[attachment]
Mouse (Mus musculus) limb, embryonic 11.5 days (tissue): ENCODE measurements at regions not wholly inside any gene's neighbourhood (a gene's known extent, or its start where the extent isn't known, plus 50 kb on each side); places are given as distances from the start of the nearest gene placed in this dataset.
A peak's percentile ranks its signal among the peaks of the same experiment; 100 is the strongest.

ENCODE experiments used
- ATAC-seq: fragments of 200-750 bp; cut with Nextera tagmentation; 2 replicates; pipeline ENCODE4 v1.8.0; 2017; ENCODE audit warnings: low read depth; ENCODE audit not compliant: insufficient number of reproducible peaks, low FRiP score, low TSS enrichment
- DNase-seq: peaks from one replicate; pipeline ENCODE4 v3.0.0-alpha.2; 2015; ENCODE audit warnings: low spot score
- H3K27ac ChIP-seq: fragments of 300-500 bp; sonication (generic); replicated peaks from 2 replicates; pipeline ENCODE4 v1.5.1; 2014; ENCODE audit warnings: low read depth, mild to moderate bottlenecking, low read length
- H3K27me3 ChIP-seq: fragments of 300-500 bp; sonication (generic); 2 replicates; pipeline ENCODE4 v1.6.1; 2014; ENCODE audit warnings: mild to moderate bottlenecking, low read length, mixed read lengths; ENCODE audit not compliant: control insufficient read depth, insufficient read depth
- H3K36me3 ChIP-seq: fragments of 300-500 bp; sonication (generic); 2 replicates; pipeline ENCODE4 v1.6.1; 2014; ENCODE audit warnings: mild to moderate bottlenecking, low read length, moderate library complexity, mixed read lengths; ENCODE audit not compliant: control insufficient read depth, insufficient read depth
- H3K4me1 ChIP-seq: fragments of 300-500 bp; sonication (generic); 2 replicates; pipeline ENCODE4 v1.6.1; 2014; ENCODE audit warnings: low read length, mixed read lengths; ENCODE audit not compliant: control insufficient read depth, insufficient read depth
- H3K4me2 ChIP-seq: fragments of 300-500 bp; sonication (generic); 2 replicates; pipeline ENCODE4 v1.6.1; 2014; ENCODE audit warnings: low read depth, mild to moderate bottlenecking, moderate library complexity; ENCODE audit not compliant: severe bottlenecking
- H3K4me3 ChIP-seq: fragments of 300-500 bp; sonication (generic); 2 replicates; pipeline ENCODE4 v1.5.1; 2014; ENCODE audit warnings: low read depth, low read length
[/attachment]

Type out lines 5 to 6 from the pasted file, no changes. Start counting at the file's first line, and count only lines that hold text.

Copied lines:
- DNase-seq: peaks from one replicate; pipeline ENCODE4 v3.0.0-alpha.2; 2015; ENCODE audit warnings: low spot score
- H3K27ac ChIP-seq: fragments of 300-500 bp; sonication (generic); replicated peaks from 2 replicates; pipeline ENCODE4 v1.5.1; 2014; ENCODE audit warnings: low read depth, mild to moderate bottlenecking, low read length